How Not to Optimize
When people talk about optimizing an application, there is a temptation to immediately think of recoding the hot routines in assembly language or of reaching for one of the
many books about performance optimization that talk about loop unrolling, invariant hoisting, and so on.
These do not represent the best place to start. In general, it is best to avoid optimiza-tions that make the code less easy to read. The best approach is to make minimal changes to the source code or to select improved compiler flags.
It used to be the case that optimization did mean writing in assembly language or manually applying loop transformations in the source. That is why books on optimiza-tions typically have extensive coverage of these topics. However, these optimizations are usually trivial for any modern compiler to do, given the right flags. Using the compiler to do the optimization has several benefits:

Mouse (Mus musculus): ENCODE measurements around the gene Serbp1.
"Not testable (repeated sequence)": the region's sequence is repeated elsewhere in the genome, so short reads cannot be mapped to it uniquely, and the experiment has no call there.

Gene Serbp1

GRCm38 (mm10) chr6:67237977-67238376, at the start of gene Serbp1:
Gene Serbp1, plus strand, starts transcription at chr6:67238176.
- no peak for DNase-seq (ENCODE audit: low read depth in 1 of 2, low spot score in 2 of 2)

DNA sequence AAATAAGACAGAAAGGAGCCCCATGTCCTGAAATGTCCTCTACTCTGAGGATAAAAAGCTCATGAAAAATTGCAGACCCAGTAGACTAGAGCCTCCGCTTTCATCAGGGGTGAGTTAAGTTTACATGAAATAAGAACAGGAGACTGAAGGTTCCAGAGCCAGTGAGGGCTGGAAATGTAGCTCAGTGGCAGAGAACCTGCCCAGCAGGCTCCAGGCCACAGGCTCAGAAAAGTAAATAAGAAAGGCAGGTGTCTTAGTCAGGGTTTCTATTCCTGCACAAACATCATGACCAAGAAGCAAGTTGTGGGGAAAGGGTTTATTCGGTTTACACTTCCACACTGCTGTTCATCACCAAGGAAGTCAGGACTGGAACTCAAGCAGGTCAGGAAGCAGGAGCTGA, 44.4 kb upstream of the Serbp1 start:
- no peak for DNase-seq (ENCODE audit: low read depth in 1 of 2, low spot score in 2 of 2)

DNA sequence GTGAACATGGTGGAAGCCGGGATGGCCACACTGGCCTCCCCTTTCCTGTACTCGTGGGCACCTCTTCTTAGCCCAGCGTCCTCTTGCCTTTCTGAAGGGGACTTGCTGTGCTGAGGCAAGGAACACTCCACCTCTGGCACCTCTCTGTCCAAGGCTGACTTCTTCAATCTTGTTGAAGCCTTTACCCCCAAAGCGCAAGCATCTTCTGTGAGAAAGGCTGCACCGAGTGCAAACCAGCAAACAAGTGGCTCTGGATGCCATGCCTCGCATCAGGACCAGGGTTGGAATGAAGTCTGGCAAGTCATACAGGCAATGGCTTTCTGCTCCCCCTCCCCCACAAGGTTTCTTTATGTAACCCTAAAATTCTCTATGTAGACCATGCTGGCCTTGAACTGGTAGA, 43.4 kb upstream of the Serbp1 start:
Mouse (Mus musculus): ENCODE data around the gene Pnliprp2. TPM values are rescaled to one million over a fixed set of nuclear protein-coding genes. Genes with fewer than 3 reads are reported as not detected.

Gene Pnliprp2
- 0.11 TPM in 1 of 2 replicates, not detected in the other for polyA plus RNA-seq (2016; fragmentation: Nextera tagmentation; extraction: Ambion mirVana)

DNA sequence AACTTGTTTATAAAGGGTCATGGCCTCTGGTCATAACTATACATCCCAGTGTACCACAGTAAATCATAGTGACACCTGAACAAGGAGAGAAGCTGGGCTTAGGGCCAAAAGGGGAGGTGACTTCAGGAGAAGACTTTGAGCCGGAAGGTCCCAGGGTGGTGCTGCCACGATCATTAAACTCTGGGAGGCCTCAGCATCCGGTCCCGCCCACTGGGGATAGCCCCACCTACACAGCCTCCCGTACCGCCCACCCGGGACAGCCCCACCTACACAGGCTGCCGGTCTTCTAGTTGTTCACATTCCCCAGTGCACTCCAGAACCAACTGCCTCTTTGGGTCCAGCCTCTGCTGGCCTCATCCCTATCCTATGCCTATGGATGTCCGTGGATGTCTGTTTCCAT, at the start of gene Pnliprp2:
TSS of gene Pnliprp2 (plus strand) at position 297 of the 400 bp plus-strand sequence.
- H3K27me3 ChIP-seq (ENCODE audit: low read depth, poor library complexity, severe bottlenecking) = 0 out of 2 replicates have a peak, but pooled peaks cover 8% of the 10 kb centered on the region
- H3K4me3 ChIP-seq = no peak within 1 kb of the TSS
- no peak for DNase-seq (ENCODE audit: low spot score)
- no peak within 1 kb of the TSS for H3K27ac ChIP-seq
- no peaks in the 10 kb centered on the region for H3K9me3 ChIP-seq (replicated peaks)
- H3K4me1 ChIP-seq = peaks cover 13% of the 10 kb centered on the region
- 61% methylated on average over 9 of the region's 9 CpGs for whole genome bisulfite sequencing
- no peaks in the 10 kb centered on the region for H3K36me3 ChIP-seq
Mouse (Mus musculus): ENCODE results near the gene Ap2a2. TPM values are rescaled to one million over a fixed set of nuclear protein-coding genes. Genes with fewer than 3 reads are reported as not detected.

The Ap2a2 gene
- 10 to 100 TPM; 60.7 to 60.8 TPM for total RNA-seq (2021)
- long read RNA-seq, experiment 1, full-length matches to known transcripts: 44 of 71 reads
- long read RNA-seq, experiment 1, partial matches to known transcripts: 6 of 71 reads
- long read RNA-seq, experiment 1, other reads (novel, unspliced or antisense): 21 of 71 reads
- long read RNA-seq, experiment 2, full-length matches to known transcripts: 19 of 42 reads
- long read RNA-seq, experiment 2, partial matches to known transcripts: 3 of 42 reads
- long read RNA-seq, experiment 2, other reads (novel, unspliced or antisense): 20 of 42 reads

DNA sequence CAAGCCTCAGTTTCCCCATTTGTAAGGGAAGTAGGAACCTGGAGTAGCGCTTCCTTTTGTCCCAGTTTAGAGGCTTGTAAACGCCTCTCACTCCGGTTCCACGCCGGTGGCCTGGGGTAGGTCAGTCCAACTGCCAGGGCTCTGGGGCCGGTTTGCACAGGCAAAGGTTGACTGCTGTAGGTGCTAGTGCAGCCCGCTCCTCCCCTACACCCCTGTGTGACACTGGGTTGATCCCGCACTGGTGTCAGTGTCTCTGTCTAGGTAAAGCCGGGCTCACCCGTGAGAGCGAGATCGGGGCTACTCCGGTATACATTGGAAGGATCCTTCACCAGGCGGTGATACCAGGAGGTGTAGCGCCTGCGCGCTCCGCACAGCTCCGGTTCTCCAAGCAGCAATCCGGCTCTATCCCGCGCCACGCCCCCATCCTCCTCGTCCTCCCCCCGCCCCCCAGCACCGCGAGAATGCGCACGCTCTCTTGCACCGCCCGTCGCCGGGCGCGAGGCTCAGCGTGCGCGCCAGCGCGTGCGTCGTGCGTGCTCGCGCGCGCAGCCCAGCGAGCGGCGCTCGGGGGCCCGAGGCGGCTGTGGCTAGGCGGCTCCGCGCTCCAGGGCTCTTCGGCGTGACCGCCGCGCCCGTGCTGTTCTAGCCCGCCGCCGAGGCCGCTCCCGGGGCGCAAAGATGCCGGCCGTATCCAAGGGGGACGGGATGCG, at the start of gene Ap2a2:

n First, the compiler will get the optimization correct. Manually undertaking com-plex instructions can potentially lead to bugs.
n The second benefit is that the code remains manageable. If the details of algorithm change, it will require only the minimal number of modifications to the source
code, and the compiler will reapply the same optimization.
There is a third benefit—that the compiler will do the optimization only if it is likely to result in a performance gain. Some optimizations might be a help on one processor but result in performance loss on a different processor.
Therefore, the important steps are to identify where the time is spent and then deter-mine why the compiler isn’t performing an optimization. Often, solving the problem is simply a minor change to the source code or the addition of a compiler flag.
Having said all that, there will be situations where it is impossible to coax optimal code out of the compiler and where manually optimizing the code is unavoidable. However, even before doing this, consider the gain that the optimization will provide. Doubling the performance of part of the code where 10% of the runtime is spent will result in a 5% gain in performance. This gain needs to be considered in light of the time spent rewriting the code to get the gain and the maintenance costs of the new code.